As for wanting to start by fully funding public schools… we’re already there. The 2007-08 budget for Charleston public schools lists total expenditures at over $548 million (p. 21) for 40,202 students (p. 4). That’s $13,650 per pupil – more than the state and national averages, which are both about $12,000. These numbers are vastly higher than the median U.S. private school tuition, which the Department of Education reported as $3,500 in 2003-04 [the most recent year available]. And only about a fifth of private school revenue comes from sources other than tuition. Even if tuitions have doubled since then, they’d still be barely half of Charleston’s per pupil spending.

I’ll have to wait ‘til next time to address your concern about the history of school choice, since I’ve run out of word count. In the meantime, here’s a thought:

There’s nothing wrong with trying to fix the public schools. But you don’t lock kids in a burning building while you try to put out the fire.

***

Andrew Coulson is director of the Cato Institute’s Center for Educational Freedom, and author of Market Education: The Unknown History.

School Choice Going, Going, Gone Bipartisan (In Some States)

The USA Today takes note of the fact that support for school choice is growing among Democratic, often black, politicians:

While vouchers will likely never be the clarion call of Democrats, they’re beginning to make inroads among a group of young black lawmakers, mayors and school officials who have split with party and teachers union orthodoxy on school reform. The group includes Sacramento Mayor Kevin Johnson, Newark Mayor Cory Booker and former Washington, D.C., mayor Anthony Williams.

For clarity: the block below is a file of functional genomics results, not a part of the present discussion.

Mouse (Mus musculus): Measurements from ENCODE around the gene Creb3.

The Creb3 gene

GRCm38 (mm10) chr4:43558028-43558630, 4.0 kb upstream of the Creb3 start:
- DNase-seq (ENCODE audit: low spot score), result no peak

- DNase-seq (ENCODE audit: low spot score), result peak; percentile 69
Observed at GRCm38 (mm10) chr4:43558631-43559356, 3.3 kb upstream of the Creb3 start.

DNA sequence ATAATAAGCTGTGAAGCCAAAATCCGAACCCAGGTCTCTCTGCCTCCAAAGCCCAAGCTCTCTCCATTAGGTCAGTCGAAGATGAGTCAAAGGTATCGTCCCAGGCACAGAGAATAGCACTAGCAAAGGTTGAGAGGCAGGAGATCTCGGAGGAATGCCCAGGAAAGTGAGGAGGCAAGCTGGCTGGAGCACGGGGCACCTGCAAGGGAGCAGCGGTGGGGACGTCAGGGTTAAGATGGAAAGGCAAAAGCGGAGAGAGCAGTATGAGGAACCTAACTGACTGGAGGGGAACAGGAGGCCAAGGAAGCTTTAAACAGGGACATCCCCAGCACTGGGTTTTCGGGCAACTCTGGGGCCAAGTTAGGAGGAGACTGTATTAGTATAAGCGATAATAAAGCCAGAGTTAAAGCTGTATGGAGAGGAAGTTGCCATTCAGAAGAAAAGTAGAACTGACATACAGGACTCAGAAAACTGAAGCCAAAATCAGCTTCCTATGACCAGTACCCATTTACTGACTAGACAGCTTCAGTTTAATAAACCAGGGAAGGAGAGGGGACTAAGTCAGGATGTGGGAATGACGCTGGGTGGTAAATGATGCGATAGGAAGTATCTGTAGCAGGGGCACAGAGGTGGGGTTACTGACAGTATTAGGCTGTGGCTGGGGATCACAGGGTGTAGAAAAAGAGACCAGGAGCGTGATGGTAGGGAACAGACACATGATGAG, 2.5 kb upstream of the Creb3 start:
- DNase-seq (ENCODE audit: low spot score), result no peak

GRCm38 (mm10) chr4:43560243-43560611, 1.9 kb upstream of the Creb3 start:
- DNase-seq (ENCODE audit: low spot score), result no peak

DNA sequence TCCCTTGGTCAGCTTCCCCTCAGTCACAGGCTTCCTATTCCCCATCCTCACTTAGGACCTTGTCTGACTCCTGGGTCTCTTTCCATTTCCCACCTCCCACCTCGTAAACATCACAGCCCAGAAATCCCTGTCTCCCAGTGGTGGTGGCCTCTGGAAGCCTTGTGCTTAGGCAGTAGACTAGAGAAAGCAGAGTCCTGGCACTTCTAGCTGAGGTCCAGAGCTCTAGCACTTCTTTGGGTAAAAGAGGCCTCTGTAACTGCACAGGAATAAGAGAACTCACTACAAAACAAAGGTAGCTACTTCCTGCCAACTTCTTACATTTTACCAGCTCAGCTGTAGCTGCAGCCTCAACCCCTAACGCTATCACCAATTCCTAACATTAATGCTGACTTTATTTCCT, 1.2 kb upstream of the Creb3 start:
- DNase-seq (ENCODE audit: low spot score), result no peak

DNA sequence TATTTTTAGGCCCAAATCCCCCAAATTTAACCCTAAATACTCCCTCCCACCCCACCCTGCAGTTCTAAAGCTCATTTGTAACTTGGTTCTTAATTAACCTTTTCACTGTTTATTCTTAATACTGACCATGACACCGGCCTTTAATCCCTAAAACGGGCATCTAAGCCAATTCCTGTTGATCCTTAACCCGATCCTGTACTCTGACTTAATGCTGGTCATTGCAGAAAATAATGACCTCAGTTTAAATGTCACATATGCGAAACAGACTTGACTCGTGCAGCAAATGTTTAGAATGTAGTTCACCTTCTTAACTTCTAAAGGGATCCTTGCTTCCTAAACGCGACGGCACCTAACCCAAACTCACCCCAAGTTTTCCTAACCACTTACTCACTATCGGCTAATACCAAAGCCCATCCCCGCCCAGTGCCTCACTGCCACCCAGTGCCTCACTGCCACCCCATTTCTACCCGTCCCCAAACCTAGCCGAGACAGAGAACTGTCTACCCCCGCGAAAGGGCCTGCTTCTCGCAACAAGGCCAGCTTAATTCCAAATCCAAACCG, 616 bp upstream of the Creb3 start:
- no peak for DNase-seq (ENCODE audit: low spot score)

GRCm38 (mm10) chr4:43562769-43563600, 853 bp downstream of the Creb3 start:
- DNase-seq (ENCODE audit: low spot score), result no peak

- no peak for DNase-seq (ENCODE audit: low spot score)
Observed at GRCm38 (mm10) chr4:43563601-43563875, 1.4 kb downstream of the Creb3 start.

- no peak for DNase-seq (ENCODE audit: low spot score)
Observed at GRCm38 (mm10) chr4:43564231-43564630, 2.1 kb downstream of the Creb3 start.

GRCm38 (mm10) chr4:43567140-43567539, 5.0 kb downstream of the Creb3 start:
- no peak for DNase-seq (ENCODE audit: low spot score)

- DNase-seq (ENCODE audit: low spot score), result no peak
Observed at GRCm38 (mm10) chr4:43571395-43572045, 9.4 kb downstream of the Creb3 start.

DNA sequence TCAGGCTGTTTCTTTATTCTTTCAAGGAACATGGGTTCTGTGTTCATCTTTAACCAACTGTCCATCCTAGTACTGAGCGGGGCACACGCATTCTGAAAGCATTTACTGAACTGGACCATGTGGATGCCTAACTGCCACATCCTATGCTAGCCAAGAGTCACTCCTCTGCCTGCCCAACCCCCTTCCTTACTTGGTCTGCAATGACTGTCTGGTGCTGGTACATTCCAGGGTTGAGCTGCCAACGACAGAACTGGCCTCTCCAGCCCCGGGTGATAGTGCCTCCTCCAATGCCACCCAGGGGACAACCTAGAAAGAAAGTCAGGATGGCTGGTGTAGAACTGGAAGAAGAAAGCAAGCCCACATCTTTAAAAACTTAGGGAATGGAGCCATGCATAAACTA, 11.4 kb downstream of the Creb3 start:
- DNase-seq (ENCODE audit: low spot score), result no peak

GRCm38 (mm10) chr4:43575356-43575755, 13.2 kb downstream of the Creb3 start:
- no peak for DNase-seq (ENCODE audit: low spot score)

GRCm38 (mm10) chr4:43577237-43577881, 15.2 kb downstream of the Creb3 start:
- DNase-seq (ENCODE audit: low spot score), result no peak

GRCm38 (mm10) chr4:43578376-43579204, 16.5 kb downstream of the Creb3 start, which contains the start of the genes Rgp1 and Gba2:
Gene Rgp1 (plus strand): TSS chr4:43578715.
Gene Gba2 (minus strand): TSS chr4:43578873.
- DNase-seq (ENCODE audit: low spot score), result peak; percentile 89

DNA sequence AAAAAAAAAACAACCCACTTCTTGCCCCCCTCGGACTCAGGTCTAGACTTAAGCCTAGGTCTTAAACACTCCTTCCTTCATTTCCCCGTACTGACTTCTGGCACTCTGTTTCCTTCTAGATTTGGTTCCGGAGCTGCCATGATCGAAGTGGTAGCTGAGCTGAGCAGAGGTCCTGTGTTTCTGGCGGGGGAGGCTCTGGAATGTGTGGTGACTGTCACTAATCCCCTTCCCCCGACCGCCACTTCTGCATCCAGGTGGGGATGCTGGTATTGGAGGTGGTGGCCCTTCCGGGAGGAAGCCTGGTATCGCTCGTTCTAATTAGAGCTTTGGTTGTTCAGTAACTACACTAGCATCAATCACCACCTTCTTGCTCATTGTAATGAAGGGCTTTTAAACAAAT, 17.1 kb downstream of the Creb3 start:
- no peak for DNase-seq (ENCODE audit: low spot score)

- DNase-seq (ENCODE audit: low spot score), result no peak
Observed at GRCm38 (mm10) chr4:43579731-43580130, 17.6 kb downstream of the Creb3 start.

I’d only add that this broadening support is hardly limited to black Democrats, and that support for education tax credits is spreading even more quickly among Democrats. And while choice might never become a Democratic “clarion call,” it just might become the new consensus among serious education reformers in both parties.

For instance, a Democrat-controlled and, I assume, mostly white legislature in Rhode Island passed a donation tax credit. And Democratic governor and legislature in Iowa raised their tax credit dollar cap by 50 percent in 2007. The paper mentions black mayor Corey Booker’s support for school choice in New Jersey, but the white, former Democratic state party chair, and current state Senator Ray Lesniak is also pushing for a donation tax credit bill.

The model case is Florida. When the Florida legislature passed its education tax credit program to fund private school choice in 2001, only one Democrat supported the measure. Last year, the state legislature expanded the program with the votes of one third of statehouse Democrats, half the black caucus and the entire Hispanic caucus.

In the past few weeks, nearly a third of Senate Democrats and half of House Democrats voted to significantly expand the program’s revenue base. Virtually all Republicans did the same, and Republican Governor Crist is expected to sign the bill soon. In all, 43 percent of state Democratic legislators in Florida voted in favor of education tax credits.

The toothpaste is out, and the teachers unions can’t put it back in with all the dues money in the world.